Academy report

DAY 5: Overwhelming expectations

At 7.30, after a really long night our Bojan was already waiting for us to go to Trieste, on the Italian side of the border. After a bus ride that nobody remembers, because everybody was sleeping, we walked in the rain to a Slovenian school. There, four girls with dual citizenships showed us the condition of Slovenian minority in Italy. We had the chance to speak with members of an actual minority, so they had to answer many of our questions, often very personal. They were asked if they ever felt discriminated and to which side of the border do they belong. Then we went to hear a lecture about the history of Slovenian National House in Trieste, an important building for the Slovenians and their culture. We were all really amazed after we learned so much from a Slovenian historian who told ...[Read More]

Day Zero- Arrivals, arrivals, arrivals

Lost luggage, lost people, early flights, late dinner, sun, wild animals and amazing landscape. Don’t let the title “Day Zero” fool you. Sunday, the arrival day, was definitely not lacking of action. The arrival of 18 people from 12 countries is not a simple puzzle to begin with. Add to the equator transporting from the airport of Malaga to the seminar place in Ronda first by train, then by bus and finally by car and you start to get the picture. The participants had been asked to take a photo of themselves when they left home to travel to Ronda. Tina, Andréa and Germán were waiting for us.    So, let’s make a use of them and tell the story of the arrival day through the photos! The first to arrive were Katya from Russia, Stephanie from Denmark and Anna from Finland. Due to the early fligh...[Read More]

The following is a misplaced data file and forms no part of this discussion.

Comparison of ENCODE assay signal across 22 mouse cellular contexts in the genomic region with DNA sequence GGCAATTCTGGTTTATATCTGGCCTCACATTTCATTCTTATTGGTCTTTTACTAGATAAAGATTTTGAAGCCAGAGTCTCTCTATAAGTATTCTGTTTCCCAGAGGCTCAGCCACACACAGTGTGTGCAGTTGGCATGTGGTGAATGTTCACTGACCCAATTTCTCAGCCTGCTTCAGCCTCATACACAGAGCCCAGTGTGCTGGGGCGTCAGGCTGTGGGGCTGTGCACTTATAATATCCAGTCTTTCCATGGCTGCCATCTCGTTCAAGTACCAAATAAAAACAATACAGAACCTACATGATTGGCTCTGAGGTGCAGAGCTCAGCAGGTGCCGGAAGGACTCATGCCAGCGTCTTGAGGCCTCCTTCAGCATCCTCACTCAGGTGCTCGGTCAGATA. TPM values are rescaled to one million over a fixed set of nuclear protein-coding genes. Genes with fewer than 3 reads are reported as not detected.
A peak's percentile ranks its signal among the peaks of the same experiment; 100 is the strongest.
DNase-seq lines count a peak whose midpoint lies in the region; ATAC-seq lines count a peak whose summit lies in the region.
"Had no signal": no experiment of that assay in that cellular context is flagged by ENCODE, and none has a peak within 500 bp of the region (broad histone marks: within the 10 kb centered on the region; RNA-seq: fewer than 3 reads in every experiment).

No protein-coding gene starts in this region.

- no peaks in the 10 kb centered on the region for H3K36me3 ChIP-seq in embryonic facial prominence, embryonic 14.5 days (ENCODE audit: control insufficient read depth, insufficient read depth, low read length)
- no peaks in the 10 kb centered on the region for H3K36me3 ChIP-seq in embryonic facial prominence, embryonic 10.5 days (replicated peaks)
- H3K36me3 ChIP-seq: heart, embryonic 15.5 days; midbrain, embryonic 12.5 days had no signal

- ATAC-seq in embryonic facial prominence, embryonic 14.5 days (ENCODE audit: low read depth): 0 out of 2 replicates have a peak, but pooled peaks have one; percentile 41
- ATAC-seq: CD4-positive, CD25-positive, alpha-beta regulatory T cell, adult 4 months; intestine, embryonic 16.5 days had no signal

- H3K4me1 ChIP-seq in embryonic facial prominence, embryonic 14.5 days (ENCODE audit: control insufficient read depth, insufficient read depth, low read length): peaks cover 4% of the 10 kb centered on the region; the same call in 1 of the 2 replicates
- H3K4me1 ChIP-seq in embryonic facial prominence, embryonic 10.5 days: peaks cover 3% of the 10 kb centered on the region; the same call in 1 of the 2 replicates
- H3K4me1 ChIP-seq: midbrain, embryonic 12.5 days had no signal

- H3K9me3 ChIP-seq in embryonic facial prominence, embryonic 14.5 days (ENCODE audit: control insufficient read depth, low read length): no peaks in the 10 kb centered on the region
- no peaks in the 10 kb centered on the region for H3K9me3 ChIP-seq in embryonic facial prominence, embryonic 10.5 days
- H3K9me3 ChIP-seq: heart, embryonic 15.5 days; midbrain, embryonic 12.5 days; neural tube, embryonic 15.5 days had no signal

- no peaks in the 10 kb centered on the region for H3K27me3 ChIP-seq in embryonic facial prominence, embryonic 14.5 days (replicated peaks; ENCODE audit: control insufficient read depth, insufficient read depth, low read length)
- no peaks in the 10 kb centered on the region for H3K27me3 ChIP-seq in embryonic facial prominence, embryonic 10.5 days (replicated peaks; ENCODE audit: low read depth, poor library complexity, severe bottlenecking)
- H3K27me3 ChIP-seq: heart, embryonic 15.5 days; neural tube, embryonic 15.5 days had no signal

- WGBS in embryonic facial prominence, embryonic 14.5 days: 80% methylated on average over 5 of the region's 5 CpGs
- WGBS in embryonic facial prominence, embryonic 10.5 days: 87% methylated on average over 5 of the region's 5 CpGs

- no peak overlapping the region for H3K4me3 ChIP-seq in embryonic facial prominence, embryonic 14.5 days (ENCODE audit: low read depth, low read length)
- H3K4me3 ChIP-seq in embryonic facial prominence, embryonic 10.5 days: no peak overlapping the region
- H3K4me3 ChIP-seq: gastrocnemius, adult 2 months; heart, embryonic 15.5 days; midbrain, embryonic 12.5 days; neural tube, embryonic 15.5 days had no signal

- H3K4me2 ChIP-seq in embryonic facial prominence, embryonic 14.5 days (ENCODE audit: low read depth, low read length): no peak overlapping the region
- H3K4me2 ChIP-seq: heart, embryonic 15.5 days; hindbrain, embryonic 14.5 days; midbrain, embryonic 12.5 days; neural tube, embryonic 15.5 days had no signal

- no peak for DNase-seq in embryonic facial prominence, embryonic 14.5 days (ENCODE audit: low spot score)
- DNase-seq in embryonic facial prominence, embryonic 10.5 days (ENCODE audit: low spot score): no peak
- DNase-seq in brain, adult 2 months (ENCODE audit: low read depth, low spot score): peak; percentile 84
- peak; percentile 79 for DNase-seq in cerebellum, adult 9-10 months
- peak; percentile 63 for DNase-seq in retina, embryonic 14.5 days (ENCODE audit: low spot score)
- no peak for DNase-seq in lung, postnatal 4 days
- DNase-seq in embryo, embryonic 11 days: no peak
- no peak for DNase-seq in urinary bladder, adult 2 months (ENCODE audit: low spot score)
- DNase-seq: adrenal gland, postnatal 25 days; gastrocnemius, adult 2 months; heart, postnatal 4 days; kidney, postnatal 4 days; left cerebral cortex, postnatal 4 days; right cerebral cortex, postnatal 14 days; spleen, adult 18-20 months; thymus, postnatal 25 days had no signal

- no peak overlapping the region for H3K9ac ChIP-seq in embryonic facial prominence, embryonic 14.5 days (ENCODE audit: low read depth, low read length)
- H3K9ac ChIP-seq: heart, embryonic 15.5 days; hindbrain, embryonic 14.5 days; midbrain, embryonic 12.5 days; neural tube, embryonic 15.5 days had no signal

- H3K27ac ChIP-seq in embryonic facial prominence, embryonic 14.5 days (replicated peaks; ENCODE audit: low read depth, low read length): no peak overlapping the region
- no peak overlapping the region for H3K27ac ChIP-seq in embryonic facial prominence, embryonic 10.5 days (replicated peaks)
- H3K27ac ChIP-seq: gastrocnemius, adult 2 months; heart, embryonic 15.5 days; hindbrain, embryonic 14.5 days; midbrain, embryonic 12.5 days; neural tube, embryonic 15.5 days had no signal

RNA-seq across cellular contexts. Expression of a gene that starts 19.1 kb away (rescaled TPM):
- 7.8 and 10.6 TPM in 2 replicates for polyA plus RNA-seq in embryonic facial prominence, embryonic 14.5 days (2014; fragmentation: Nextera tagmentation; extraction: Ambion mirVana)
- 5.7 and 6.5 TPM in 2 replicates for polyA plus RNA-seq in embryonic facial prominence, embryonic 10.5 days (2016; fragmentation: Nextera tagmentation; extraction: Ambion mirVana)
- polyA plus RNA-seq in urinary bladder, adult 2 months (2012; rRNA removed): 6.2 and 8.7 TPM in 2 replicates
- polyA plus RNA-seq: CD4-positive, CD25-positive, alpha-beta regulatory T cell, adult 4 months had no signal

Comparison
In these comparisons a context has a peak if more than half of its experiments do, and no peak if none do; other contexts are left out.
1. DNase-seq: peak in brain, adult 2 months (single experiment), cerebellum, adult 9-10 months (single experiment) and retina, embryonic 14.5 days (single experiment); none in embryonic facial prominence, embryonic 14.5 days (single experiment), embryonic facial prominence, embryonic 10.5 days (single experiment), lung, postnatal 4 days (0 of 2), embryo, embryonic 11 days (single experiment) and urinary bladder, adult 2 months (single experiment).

EUSTORY seminars 2013: Special locations

We are in the middle of our selection process for the EUSTORY seminars of 2013. But what we already can announce is that we are going to stay in very special locations: In Finland at an island that served as a fortress for a long time, in Ronda close to a pre-historic village in the mountains and in Ljubljana in a former prison in an areal that is now center for alternative culture. From September 1 you can follow here again what is going on there…

EUSTORY (EFKAGA) in Riga

I actually think that this is the first time that I post from an EFKAGA (Event Formally Known As General Assembly). During the last years there have been many organisational changes within the EUSTORY Network – from a project to an international association to an informal network – but what didn’t change during the whole time were the people working in these frameworks: engaged and committed Europeans who want to activate young people to get involved: with their lives, civil society and the European ideas. It has been a very enriching network meeting so far, still one day more to go. Our Latvian colleagues are great hosts, not only providing the perfect working spaces and culinary experiences for us, but also arranging a meeting with the President of Latvia, exclusively f...[Read More]